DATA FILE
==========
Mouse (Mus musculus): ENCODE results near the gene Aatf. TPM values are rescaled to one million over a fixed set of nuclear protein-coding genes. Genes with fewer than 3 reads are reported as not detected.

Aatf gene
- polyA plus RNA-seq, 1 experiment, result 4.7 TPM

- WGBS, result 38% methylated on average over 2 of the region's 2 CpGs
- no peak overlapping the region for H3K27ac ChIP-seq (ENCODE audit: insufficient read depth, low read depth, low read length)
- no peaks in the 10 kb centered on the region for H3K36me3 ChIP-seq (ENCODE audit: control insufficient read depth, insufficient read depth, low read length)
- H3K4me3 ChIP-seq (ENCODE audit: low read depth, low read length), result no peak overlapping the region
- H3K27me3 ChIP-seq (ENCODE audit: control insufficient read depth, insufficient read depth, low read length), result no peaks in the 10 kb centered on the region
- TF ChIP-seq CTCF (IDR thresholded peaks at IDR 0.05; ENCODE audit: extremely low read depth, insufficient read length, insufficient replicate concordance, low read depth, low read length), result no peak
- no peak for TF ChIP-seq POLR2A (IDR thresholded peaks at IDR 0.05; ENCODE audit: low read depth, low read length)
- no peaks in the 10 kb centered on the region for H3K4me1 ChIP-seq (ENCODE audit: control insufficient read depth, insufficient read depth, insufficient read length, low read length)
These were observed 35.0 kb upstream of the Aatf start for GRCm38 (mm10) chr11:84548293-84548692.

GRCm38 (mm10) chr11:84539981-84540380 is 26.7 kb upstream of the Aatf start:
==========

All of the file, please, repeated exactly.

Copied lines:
Mouse (Mus musculus): ENCODE results near the gene Aatf. TPM values are rescaled to one million over a fixed set of nuclear protein-coding genes. Genes with fewer than 3 reads are reported as not detected.

Aatf gene
- polyA plus RNA-seq, 1 experiment, result 4.7 TPM

- WGBS, result 38% methylated on average over 2 of the region's 2 CpGs
- no peak overlapping the region for H3K27ac ChIP-seq (ENCODE audit: insufficient read depth, low read depth, low read length)
- no peaks in the 10 kb centered on the region for H3K36me3 ChIP-seq (ENCODE audit: control insufficient read depth, insufficient read depth, low read length)
- H3K4me3 ChIP-seq (ENCODE audit: low read depth, low read length), result no peak overlapping the region
- H3K27me3 ChIP-seq (ENCODE audit: control insufficient read depth, insufficient read depth, low read length), result no peaks in the 10 kb centered on the region
- TF ChIP-seq CTCF (IDR thresholded peaks at IDR 0.05; ENCODE audit: extremely low read depth, insufficient read length, insufficient replicate concordance, low read depth, low read length), result no peak
- no peak for TF ChIP-seq POLR2A (IDR thresholded peaks at IDR 0.05; ENCODE audit: low read depth, low read length)
- no peaks in the 10 kb centered on the region for H3K4me1 ChIP-seq (ENCODE audit: control insufficient read depth, insufficient read depth, insufficient read length, low read length)
These were observed 35.0 kb upstream of the Aatf start for GRCm38 (mm10) chr11:84548293-84548692.

GRCm38 (mm10) chr11:84539981-84540380 is 26.7 kb upstream of the Aatf start: